Chrysler Full-Size Vans 1989-1998 Repair Guide

Oxygen Sensor

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OPERATION



See Figures 1, 2 and 3

The oxygen sensor (O2) is a device which produces an electrical voltage when exposed to the oxygen present in the exhaust gases. The sensor is mounted in the exhaust manifold. Some oxygen sensors are electrically heated internally for faster switching when the engine is running. The oxygen sensor produces a voltage within 0 and 1 volt. When there is a large amount of oxygen present (lean mixture), the sensor produces a low voltage (less than 0.4v). When there is a lesser amount present (rich mixture) it produces a higher voltage (0.6-1.0v).The stoichiometric or correct fuel to air ratio will read between 0.4 and 0.6v. By monitoring the oxygen content and converting it to electrical voltage, the sensor acts as a rich-lean switch. The voltage is transmitted to the engine controller. The controller signals the power module to trigger the fuel injector.

Later models, namely 1996-98 have two sensors, one before the catalytic converter and one after. This is done for a catalyst efficiency monitor that is a part of the OBD-II engine controls that are on these year vehicles. The one before the catalyst measures the exhaust emissions right out of the engine, and sends the signal to the ECM about the state of the mixture as previously talked about. The second sensor reports the difference in the emissions after the exhaust gases have gone through the catalyst. This sensor reports to the ECM the amount of emissions reduction the catalyst is performing.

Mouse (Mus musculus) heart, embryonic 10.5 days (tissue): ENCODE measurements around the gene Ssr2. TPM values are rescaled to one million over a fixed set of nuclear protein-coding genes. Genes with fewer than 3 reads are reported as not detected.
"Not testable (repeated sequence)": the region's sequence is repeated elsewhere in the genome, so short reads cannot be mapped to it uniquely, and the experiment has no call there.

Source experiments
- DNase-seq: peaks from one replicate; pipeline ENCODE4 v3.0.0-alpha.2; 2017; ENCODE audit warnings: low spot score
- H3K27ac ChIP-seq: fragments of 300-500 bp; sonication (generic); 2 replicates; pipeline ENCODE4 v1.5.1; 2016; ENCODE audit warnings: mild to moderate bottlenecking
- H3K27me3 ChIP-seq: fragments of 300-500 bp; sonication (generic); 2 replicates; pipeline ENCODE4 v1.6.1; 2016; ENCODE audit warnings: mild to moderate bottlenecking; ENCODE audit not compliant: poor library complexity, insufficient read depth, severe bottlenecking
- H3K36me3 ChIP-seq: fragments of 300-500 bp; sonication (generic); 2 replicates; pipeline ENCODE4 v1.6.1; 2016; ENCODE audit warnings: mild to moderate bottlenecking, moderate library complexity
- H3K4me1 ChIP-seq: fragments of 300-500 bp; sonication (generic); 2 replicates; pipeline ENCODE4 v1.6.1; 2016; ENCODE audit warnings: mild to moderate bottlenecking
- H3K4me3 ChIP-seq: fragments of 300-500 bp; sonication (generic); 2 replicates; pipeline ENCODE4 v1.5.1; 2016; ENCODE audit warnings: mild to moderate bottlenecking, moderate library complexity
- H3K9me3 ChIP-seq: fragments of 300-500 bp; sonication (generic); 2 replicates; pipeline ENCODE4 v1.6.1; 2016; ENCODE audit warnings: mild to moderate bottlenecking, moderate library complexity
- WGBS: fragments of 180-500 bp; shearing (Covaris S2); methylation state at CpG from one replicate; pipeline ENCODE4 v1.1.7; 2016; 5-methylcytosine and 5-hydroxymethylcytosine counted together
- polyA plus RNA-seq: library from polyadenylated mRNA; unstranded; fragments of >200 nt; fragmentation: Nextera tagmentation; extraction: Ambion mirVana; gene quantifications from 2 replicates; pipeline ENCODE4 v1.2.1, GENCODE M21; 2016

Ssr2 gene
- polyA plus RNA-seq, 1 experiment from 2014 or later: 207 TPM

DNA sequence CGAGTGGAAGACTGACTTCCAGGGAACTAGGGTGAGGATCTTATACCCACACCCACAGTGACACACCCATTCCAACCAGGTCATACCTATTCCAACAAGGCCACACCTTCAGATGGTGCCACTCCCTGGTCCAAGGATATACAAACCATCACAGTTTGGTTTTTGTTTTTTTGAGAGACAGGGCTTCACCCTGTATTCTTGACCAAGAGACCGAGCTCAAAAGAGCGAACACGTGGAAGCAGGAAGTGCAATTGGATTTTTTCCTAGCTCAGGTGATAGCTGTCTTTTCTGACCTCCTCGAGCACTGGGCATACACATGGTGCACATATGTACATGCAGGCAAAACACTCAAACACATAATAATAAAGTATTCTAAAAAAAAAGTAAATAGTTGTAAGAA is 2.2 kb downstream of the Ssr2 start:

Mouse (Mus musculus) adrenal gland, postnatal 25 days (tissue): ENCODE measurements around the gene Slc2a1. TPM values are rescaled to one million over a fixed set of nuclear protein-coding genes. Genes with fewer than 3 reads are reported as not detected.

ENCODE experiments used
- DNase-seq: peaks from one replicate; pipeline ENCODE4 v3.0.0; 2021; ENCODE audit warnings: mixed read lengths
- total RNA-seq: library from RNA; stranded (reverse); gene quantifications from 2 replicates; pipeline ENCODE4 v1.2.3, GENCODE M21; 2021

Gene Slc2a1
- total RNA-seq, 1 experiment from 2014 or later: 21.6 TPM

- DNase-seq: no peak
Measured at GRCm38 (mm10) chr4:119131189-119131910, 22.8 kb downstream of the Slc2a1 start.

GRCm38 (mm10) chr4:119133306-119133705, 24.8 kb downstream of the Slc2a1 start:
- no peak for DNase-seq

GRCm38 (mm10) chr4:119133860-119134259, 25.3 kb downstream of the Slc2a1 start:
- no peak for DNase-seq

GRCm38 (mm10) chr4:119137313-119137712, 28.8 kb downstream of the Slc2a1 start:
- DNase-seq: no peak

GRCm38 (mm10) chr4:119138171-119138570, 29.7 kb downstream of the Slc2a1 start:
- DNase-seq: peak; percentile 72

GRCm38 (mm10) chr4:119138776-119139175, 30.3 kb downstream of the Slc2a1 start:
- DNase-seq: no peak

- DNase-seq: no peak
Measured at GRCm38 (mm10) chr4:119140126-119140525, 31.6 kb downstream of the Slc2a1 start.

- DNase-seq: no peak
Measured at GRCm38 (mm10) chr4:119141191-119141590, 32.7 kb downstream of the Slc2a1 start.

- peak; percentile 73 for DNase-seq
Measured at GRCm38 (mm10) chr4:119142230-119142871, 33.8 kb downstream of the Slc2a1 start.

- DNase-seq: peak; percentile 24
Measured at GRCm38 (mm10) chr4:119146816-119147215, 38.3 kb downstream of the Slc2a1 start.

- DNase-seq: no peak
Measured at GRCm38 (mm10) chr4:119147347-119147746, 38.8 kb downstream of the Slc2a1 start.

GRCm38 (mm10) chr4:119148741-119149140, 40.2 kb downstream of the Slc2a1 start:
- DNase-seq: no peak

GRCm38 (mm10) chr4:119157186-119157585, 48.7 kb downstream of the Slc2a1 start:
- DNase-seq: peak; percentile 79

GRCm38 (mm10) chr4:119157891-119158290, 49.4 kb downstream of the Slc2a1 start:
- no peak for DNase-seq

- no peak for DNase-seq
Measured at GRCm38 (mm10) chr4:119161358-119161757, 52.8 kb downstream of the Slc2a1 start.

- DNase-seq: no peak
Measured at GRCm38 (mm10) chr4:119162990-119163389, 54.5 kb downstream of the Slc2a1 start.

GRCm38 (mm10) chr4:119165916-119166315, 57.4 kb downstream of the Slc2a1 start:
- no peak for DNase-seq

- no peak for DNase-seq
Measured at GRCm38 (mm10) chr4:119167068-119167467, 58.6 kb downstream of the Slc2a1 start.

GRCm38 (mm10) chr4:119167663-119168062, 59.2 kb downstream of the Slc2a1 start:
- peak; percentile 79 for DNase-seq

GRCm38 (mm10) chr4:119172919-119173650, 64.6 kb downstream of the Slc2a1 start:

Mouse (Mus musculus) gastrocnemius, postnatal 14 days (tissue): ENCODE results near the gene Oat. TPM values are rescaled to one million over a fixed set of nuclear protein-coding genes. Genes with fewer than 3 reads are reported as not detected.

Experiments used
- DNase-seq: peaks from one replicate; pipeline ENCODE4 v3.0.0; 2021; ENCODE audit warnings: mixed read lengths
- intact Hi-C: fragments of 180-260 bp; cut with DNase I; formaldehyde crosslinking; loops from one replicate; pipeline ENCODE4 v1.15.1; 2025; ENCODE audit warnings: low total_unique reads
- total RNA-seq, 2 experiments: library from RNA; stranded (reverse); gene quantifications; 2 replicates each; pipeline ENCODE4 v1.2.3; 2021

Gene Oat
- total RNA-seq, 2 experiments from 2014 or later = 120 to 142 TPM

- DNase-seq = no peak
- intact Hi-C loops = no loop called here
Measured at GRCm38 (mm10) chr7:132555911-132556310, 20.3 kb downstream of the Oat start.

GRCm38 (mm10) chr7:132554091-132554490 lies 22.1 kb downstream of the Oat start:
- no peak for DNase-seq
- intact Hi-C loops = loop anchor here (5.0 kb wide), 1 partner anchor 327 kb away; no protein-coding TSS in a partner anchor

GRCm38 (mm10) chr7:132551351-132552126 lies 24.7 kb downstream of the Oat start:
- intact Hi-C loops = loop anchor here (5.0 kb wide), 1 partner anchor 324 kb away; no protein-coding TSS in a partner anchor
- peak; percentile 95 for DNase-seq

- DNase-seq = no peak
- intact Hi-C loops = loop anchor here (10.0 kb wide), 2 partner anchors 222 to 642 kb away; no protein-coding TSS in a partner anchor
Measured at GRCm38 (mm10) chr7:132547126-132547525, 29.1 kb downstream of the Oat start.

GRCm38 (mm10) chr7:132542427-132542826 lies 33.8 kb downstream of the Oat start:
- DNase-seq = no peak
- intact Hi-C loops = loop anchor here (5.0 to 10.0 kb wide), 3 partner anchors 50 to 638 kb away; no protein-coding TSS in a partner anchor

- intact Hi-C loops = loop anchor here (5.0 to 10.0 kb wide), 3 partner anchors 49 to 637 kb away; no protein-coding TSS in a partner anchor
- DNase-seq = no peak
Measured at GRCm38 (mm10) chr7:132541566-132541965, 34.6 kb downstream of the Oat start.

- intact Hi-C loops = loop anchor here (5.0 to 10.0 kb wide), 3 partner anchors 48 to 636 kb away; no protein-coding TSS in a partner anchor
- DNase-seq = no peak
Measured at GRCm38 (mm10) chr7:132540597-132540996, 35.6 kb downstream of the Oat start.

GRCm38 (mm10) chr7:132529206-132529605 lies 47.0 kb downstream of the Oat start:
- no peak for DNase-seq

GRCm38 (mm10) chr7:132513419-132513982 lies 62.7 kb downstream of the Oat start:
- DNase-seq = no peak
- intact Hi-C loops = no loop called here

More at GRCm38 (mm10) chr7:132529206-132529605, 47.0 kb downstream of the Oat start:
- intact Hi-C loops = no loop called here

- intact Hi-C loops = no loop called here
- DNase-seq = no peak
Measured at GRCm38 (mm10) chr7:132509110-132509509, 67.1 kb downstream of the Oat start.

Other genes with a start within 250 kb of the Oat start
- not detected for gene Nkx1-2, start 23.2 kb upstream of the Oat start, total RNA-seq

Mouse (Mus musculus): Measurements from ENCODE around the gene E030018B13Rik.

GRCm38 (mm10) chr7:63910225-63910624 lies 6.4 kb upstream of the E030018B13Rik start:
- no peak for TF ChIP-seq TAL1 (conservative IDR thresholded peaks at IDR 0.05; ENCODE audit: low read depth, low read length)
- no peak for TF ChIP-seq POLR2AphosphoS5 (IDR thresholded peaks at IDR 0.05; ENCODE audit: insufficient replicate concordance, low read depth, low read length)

The oxygen sensor will not work until a predetermined temperature is reached, until this time the engine controller is running in what as known as OPEN LOOP operation. OPEN LOOP means that the engine controller has not yet begun to correct the air-to-fuel ratio by reading the oxygen sensor. After the engine comes to operating temperature, the engine controller will monitor the oxygen sensor and correct the air/fuel ratio from the sensor's readings. This is what is known as CLOSED LOOP operation.

A heated oxygen sensor has a heating element that keeps the sensor at proper operating temperature during all operating modes. Maintaining correct sensor temperature at all times allows the system to enter into CLOSED LOOP operation sooner.

In CLOSED LOOP operation the engine controller monitors the sensor input (along with other inputs) and adjusts the injector pulse width accordingly. During OPEN LOOP operation the engine controller ignores the sensor input and adjusts the injector pulse to a preprogrammed value based on other inputs.



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Fig. Fig. 1: Heated O2 sensor location-3.9L engine



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Fig. Fig. 2: Heated O2 sensor location-5.2L and 5.9L engines



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Fig. Fig. 3: Dual O2 sensors found on 1996 and later vehicles, as part of the catalyst efficiency monitor

TESTING



See Figures 4 and 5

  1. Start the engine and bring it up to operating temperature.
  2.